The girls had a very close relationship with each other. They went to school and church together and marched together. Locally, they recruited excellent instruction.
One could hear their music every week as they practiced at the local athletic field. The generations of girls knew the routine of every Tuesday night rehearsals and weekend shows. They traveled throughout Pennsylvania as well as the Tri-State area. They were the first corps from the area to venture to the Midwest over the Fourth of July holiday to shows in Deerfield, Streator and Des Plaines, Ill. In 1968, they won the U.S. Open Class A and All-Girl titles simultaneously. The city at the time welcomed the corps down Main Street and they became Butler's Traveling Ambassadors.
These girls had such a special relationship because of the strong ethnic and religious background established within their homes. Generations looked forward to wearing the “green and white” and being a part of this classy organization.
Jimmy Hickey contributed the following.
The Catholic churches and the Catholic Youth Organization (CYO) encompassed a number of activities; including basketball, band, color guard and drum corps. As touring costs became more than the churches could handle, the drum corps activity often was dropped. This happened rather swiftly, and by 1975, most of the church sponsored corps were gone.
When I joined the I.C. Reveries in 1967, it was almost exclusively parish kids who made up the corps. In 1971, CYO and church-sponsored corps were still going strong. Father Gallagher was our spiritual advisor. He dropped in on the occasional rehearsal and met regularly with management. As far as I know, there was no rule stating that members had to be Immaculate Conception parishioners. We were never forced, or even encouraged to attend mass, and we usually did a parade for the church for those celebrating their first communion.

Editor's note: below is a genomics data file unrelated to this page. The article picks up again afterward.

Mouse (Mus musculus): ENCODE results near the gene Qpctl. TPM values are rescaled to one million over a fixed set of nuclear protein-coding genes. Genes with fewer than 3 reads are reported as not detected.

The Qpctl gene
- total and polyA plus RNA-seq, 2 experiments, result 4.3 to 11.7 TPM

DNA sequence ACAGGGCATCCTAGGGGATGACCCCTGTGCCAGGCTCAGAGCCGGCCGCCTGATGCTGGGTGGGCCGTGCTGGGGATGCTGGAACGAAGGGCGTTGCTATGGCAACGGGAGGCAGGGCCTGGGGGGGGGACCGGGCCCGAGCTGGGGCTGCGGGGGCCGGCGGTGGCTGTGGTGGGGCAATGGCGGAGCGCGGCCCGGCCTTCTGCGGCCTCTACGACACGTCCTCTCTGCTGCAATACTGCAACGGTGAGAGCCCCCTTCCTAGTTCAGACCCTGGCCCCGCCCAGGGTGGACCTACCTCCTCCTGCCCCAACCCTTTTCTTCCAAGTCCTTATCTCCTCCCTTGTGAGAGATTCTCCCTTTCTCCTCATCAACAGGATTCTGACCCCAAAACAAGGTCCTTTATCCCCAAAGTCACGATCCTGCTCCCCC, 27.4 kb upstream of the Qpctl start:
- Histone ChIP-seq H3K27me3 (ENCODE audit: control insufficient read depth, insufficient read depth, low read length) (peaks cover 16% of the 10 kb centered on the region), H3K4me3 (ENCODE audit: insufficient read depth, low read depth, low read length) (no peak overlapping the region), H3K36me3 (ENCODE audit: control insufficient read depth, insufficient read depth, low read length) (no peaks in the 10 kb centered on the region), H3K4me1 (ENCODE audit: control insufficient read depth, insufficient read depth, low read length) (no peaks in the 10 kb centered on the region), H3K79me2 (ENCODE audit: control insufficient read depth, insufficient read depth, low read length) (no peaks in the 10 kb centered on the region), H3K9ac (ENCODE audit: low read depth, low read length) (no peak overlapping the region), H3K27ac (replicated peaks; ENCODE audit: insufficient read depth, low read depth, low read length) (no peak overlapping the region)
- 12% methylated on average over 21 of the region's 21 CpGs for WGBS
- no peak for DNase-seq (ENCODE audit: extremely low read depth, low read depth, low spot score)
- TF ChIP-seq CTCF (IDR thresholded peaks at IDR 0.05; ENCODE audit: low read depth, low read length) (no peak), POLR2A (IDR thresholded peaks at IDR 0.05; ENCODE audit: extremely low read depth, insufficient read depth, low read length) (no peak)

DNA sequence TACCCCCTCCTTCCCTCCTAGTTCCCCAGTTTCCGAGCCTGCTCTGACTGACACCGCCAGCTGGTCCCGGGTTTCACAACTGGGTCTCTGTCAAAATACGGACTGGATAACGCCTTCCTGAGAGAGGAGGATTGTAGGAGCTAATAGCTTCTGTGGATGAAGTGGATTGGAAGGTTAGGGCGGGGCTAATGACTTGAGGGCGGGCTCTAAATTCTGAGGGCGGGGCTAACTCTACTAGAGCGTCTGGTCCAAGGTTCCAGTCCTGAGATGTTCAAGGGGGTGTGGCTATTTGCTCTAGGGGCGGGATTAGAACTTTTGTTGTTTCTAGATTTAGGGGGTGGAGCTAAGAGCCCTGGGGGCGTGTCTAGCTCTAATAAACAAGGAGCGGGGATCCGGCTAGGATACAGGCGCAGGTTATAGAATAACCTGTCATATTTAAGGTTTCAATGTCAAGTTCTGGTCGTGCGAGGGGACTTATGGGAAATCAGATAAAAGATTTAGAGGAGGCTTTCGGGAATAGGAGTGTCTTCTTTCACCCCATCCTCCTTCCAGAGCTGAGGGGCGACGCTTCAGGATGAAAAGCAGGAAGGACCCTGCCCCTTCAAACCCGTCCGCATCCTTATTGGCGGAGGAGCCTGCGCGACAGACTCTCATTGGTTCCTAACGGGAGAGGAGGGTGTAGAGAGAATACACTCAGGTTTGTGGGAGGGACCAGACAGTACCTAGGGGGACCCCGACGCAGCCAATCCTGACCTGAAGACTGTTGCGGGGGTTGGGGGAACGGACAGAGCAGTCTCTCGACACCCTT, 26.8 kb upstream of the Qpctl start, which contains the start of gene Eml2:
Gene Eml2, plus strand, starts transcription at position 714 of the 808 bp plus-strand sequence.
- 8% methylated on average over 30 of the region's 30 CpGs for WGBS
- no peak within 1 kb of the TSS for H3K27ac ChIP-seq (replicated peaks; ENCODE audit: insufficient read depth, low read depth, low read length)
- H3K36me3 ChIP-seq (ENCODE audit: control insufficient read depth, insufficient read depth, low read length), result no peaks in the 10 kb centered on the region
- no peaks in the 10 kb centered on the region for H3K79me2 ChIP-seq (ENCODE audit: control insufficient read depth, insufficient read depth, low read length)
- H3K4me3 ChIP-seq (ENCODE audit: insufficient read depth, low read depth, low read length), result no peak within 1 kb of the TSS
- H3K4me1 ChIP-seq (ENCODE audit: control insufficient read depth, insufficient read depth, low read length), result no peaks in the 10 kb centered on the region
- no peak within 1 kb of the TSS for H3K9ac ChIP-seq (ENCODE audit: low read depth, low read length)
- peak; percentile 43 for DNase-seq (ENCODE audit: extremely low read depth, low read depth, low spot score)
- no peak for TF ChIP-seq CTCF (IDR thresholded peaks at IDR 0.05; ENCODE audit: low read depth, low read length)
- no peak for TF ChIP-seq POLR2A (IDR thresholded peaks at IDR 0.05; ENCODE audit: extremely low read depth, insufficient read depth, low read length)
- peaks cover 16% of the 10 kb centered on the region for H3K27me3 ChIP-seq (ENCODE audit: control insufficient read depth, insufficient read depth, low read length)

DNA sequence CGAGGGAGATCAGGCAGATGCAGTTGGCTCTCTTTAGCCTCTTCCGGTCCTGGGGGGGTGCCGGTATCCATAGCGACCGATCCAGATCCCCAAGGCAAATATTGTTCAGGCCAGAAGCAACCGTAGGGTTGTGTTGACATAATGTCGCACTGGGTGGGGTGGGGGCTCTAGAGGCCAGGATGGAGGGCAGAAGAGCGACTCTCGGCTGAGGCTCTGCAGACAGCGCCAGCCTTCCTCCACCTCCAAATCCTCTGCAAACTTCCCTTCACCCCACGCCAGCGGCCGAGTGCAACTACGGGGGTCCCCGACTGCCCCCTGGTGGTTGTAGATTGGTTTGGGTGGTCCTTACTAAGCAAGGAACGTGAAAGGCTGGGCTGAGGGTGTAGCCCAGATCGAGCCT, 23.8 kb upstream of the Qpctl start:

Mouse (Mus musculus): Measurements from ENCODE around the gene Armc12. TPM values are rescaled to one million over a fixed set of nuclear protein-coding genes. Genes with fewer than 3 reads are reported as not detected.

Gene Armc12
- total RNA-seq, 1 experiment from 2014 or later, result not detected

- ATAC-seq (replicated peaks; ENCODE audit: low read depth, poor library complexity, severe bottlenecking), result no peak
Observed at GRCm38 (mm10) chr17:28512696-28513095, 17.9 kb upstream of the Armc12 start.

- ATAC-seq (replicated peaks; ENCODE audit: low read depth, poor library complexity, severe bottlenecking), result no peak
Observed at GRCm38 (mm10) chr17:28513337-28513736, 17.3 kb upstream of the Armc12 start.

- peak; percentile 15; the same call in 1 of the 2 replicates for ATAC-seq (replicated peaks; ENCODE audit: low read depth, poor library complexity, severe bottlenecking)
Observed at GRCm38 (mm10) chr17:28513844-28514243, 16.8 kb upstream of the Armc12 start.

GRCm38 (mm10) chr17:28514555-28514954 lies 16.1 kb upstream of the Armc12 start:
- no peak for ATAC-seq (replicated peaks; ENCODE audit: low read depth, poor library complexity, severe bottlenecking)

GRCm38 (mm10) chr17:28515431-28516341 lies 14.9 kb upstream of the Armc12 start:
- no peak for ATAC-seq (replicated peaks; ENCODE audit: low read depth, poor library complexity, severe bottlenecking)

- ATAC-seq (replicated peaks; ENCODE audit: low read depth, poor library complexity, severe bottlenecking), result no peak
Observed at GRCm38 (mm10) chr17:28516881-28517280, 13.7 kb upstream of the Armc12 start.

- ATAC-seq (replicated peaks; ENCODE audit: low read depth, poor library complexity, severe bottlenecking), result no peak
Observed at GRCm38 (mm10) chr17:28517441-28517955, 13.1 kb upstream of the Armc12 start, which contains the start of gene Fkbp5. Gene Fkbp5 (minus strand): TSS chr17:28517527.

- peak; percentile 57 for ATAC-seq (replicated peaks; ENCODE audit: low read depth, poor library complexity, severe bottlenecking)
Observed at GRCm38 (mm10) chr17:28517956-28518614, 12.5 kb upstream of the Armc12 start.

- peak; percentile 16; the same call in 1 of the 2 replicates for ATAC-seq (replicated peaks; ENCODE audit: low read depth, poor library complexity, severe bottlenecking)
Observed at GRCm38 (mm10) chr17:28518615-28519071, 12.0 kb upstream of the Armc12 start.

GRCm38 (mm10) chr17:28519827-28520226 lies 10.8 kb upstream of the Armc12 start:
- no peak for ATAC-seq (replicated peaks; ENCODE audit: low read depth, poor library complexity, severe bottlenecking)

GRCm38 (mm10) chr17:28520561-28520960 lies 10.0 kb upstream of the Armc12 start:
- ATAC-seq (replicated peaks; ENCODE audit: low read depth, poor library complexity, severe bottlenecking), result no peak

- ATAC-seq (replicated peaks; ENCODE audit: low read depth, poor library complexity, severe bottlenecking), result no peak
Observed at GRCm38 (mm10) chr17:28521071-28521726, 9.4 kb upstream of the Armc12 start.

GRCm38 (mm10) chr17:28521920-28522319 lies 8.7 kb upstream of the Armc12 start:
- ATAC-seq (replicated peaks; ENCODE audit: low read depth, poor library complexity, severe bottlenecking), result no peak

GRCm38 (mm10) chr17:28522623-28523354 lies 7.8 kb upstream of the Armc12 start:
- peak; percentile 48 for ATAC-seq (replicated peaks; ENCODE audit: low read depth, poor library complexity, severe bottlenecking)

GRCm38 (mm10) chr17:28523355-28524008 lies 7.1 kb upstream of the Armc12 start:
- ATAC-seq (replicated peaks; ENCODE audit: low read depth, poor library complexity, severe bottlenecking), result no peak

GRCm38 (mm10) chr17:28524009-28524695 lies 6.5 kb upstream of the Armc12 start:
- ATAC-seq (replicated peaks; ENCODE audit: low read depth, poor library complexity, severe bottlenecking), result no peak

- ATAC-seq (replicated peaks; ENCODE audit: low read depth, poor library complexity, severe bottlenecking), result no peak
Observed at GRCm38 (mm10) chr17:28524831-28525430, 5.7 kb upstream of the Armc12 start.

By 1970, we had picked up members from the Everett Statesmen, the Jeannettes, and a couple of other small local corps. At this time, the I.C. Reveries competed in the Eastern Massachusetts Circuit and CYO. In the early 1970s, Revere (population 40,000) had the Reveries and Reveries Winter Guard, St. Anthony's Band and Winter Guard (later the WGI champion Quasar) and the 27th Lancers, all in active competition. CYO finals in those days took place over two days; there were so many units they couldn't possibly have let them all perform in one day!
What led to the downfall of the parish based corps? In the case of the Reveries, it was dwindling membership, money, and the fact that we shared the town with the 27th Lancers. Many Reverie members had older siblings who marched in the 27th Lancers.
By that time, many of the church based corps had either folded or were struggling. In order to be competitive, corps really needed to tour, and churches usually could not afford to fund a tour. A few corps hung in there until the late 1970s, but by the time the 1980s rolled around, the existence of parish-based corps was almost extinct. All that remains today are a few WGI color guards.
I envy today's corps in some ways with their sophisticated shows, professional management, and dazzling, complex shows. However, it was also an incredible experience to take the field with your neighbors and childhood friends and show the world what you could do.
Read part I.
Editorial assistance by Michael Boo.